James Somers looks behind the scenes and visited one of the fathers of deep learning to answer the question “Is AI riding a one-trick pony?“. He argues that maybe we’re not actually at the beginning of a revolution. Maybe we’re at the end of one.
But what would be the future of AI?
This is the question M. Mitchell Waldrop is discussion in the very insightful article “Inside the Moonshot Effort to Finally Figure Out the Brain“. AI is only loosely modeled on the brain. So what if you wanted to do it right? You’d need to do what has been impossible until now: map what actually happens in neurons and nerve fibers.
Another rather long but very insightful article by Hugh Howey looks at the question: ” HOW TO BUILD A SELF-CONSCIOUS MACHINE“.
The conclusion may surprise you : that this shouldn’t be the goal. The goal should be to go in the opposite direction. The future will most certainly see an incredible expansion of the number of and the complexity of AIs. Many will be designed to mimic humans, as they provide helpful information over the phone and through chat bots, and as they attempt to sell us goods and services. Most will be supremely efficient at a single task, even if that task is as complex as driving a car. Almost none will become self-conscious, because that would make them worse at their jobs.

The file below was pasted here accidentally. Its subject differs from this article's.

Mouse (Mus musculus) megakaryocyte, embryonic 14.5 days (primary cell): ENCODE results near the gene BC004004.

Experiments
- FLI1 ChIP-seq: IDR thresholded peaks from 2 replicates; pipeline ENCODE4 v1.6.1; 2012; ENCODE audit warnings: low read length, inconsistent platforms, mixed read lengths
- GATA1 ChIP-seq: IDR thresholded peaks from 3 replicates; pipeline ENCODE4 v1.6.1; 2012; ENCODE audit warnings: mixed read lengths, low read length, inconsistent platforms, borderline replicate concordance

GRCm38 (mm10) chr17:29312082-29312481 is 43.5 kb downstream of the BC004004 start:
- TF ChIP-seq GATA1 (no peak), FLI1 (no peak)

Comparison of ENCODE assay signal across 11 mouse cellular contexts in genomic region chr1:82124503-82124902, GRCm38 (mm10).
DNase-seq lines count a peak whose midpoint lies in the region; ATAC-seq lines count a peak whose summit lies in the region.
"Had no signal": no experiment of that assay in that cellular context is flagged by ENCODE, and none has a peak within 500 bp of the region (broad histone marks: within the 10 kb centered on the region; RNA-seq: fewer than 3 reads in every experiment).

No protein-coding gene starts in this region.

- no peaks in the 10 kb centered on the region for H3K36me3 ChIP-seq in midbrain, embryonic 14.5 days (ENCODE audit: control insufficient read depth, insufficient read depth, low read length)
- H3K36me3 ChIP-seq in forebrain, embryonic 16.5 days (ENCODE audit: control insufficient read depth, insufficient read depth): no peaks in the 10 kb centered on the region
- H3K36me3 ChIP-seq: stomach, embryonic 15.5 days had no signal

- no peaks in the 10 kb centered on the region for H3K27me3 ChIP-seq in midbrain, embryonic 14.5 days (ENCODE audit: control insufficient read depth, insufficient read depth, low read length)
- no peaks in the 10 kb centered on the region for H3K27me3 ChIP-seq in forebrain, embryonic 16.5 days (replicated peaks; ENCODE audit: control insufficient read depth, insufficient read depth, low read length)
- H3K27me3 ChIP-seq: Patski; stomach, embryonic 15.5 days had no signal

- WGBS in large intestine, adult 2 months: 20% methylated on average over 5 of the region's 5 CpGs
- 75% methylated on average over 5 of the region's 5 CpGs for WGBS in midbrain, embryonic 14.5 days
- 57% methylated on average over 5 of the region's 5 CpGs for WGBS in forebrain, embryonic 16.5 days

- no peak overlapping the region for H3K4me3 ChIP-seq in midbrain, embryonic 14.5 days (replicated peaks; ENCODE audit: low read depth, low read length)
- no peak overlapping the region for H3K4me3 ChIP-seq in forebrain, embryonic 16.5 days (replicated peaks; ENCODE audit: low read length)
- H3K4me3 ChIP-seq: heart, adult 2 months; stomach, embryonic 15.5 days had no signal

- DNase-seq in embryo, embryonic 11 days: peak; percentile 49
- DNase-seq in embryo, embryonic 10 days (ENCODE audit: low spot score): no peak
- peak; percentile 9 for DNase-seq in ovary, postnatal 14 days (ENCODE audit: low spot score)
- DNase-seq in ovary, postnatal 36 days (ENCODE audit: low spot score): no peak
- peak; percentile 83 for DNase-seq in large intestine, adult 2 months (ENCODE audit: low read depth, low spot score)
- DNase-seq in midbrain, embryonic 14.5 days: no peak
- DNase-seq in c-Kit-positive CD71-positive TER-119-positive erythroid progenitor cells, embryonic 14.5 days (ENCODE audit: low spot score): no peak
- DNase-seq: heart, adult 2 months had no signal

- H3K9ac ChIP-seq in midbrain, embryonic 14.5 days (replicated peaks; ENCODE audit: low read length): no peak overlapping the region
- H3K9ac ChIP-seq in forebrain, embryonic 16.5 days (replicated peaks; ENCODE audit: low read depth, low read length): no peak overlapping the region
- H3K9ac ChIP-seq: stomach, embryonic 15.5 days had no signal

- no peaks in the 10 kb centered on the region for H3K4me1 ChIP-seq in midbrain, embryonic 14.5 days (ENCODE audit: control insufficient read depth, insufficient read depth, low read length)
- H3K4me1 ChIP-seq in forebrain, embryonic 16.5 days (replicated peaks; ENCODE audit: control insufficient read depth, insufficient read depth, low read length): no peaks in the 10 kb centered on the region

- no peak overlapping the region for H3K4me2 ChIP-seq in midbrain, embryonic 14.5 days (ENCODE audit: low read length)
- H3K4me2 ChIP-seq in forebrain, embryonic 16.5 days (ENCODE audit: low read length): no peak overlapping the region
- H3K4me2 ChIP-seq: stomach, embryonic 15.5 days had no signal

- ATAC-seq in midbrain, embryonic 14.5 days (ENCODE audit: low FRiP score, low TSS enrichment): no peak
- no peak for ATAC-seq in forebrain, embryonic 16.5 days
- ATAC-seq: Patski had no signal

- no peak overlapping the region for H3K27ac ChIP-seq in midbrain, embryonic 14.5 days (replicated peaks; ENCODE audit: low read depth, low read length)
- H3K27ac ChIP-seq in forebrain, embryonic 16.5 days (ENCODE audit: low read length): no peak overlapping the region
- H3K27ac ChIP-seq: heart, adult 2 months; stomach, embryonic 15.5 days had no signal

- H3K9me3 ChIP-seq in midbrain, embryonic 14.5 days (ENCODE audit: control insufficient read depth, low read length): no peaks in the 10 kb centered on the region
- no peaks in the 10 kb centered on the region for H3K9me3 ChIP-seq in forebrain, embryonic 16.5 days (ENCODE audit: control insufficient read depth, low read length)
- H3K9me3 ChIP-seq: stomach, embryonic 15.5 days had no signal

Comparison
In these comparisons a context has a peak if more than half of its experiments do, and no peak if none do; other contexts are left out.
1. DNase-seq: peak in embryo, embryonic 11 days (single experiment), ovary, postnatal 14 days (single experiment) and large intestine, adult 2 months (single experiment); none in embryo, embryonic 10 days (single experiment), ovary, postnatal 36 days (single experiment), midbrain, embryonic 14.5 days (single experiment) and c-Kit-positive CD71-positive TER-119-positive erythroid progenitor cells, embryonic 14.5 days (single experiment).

And last but not least I highly recommend to listen to Tim O’Reilly’s keynote from the Artificial Intelligence Conference in San Francisco. He is looking at the future of AI and says the algorithms that shape our economy must be rewritten if we want to create a more human-centered future. Well spend 20 minutes.
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